For me, the discourse above is just the opening shot in trying to understand why I hunt and will undoubtedly be a work in progress as I continue to sort out the mysteries of my need to hunt. Make no mistake, for me hunting is a personal need and I would be lost if my right and/or ability to hunt for the remainder of my years were suddenly taken away either through legislation, accident or illness. Through the years, I have become increasingly uncomfortable with the taking of life yet I continue to do so, but with a much greater respect for the animal(s) taken and with the realization that I have a moral obligation to spill blood as humanely as possible and in the spirit of fair chase to the greatest extent possible. These are self-imposed constraints that have evolved for me personally over the course of some 48 years of hunting. I suspect that many of you have come to similar realizations.
Ultimately we must define why we hunt if we are to provide a plausible explanation to those who are either unfamiliar with our sport or who are opposed to hunting for whatever reason. Rationalizations that we hunt solely to control animal populations, provide economic gain to local communities, or for the freezer are rationalizations that will no longer wash as there are alternatives to all of these explanations that do not include the need or right to hunt. Many in SCI call hunting a passion – if indeed it is a passion, then we need to clearly define our passion or it will inevitably be labeled as irrelevant by society and will disappear. The ball is in our court and we need to stand up and answer the question “why do we hunt” as fairly and honestly as we can when asked. I will close with another quotation from the article by Mr. Mahoney: “Truth makes a great message; not an easy one! But saving the preciousness of life is never simple. We need remember, however, that if hunters are viewed as dopes, hunting is viewed as a past-time for the dim-witted; if hunters are viewed as slobs, hunting is a wasteful debauchery; if hunters are viewed as juvenile, hunting is deemed delinquent. Only hunters can change such stereotypes. The task at hand is to articulate the relevance of hunting; not its correctness, nor its practical service to human kind. Rationalizing the mythology is both a tactical error and a diminishment of pride. Lies and excuses usually are” – Shane Mahoney.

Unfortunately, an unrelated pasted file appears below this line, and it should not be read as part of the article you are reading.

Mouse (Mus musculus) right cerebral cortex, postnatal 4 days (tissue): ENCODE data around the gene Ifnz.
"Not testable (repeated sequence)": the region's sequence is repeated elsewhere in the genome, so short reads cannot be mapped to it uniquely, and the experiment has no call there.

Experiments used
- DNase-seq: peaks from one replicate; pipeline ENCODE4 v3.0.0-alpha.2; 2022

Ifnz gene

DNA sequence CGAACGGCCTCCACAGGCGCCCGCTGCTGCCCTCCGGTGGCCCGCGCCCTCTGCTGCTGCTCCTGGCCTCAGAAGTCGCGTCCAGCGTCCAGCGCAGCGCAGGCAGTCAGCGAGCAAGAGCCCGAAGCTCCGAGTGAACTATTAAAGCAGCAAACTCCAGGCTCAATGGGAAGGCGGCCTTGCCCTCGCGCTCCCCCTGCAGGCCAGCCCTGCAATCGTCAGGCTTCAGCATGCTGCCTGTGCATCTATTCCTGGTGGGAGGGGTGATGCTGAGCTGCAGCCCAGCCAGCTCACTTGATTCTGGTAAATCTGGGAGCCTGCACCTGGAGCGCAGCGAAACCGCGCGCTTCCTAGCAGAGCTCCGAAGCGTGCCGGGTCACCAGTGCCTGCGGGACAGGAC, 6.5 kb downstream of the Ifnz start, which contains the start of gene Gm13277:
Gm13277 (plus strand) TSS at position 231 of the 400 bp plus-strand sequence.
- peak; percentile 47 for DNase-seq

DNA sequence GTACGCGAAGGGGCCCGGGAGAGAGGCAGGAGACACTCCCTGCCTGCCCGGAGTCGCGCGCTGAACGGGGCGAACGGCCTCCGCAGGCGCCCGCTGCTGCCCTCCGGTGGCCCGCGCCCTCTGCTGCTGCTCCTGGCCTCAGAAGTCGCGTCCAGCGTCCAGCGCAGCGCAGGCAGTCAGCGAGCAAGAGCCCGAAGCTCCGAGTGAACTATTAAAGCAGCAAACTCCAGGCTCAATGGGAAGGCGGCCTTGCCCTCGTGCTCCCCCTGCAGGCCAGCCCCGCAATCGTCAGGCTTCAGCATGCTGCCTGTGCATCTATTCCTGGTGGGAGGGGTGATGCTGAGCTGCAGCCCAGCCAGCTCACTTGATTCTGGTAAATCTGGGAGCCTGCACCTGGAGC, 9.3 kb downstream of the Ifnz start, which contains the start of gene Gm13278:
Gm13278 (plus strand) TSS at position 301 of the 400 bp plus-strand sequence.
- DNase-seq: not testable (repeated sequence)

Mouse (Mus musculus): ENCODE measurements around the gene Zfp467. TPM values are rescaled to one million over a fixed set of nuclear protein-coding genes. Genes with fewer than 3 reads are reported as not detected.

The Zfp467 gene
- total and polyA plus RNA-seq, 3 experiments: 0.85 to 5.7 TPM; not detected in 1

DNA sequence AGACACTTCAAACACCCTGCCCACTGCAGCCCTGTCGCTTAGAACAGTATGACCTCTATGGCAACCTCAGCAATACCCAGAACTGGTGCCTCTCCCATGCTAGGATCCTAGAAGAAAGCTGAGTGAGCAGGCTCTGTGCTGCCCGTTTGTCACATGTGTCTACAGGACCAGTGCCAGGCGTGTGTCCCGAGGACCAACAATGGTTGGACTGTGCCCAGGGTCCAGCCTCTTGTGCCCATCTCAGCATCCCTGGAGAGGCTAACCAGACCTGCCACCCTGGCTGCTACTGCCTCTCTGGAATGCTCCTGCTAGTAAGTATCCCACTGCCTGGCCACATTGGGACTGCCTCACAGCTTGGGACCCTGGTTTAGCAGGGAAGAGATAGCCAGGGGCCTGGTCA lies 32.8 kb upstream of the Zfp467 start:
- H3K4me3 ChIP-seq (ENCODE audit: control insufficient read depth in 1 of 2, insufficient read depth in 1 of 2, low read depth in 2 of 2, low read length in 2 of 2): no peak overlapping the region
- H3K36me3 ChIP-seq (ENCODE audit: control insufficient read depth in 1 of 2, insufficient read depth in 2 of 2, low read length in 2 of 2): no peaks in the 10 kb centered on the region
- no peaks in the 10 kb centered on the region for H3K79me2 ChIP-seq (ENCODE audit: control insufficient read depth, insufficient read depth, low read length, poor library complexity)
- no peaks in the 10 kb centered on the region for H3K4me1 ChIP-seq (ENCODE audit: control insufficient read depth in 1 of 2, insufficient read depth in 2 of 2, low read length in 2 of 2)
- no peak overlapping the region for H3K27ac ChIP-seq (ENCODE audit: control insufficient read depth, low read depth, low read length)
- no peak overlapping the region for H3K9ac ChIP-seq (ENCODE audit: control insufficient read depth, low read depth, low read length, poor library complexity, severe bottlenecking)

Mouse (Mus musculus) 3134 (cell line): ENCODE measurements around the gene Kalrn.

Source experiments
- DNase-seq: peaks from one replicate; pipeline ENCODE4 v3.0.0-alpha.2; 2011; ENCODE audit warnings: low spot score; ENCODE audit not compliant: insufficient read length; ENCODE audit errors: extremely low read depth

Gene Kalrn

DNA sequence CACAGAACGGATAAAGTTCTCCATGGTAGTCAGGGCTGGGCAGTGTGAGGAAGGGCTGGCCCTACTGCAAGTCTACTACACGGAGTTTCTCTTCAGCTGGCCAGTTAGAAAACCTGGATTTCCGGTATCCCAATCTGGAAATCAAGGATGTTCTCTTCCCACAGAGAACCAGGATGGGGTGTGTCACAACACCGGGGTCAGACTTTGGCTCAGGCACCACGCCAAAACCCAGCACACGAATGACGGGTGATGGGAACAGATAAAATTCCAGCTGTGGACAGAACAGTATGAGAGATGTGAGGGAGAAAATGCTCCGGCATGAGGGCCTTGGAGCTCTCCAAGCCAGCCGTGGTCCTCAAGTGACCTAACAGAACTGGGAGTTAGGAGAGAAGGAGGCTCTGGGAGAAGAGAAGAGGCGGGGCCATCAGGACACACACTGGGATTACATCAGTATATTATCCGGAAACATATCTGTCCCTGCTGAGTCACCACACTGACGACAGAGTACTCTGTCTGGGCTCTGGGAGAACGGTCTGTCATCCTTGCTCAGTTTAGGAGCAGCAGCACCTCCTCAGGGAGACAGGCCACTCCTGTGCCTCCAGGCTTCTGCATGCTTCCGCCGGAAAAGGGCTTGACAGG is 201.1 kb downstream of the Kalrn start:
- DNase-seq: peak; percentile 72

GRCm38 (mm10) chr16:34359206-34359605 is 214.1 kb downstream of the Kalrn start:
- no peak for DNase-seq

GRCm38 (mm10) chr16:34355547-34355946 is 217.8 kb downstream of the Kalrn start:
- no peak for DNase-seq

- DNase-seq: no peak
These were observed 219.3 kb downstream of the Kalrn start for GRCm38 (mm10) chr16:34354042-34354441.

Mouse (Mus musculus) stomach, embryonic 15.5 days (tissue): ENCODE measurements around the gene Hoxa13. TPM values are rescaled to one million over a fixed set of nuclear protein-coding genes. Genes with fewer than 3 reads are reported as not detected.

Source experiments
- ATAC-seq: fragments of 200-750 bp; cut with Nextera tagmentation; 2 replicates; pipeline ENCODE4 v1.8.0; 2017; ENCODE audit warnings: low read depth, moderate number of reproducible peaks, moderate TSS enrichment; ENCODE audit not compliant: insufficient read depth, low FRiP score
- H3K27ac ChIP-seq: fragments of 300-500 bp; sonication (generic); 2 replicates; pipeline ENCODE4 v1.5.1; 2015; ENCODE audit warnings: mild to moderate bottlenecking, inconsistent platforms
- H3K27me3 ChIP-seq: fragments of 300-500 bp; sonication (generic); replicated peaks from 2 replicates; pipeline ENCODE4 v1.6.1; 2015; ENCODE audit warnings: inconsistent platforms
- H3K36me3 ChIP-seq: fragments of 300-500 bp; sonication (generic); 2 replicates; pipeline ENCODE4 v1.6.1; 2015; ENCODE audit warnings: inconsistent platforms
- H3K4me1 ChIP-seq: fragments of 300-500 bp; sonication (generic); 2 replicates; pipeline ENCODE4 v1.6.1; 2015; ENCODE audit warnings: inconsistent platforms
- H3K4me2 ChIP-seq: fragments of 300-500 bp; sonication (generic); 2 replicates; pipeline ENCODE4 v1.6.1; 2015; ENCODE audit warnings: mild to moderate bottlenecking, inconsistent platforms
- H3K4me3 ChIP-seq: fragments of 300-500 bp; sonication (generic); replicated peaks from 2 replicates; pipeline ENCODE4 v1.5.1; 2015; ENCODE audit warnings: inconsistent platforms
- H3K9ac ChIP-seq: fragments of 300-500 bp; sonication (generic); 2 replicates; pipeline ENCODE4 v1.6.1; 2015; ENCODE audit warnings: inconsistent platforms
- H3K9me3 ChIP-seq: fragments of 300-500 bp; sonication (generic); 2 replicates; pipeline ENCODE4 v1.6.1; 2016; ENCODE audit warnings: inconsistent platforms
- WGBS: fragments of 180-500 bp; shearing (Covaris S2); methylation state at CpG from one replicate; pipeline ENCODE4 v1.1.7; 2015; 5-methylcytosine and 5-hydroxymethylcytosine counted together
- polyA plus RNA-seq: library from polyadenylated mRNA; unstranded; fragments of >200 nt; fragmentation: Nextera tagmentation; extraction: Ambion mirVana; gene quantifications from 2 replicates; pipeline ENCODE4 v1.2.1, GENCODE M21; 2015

Bob joined Global Sporting Safaris on October 1, 2009 as the African and Asian Hunting Programs Director and serves as the big game hunting consultant for those two continents.
About Global Sporting Safaris, Inc.
Global Sporting Safaris, Inc. is a Full-Service Hunting Booking Agency located in Casper, Wyoming and established in 1991. We have a staff of 7 Hunting Consultants and Fishing Travel Agents with a combined 175 years of experience. We hold integrity, ethics and honesty in high regard and deal with each client in a one on one basis. Global Sporting Safaris invests time, effort and financial resources in developing our outfitters and guides with a constant eye on the quality and professional services they offer.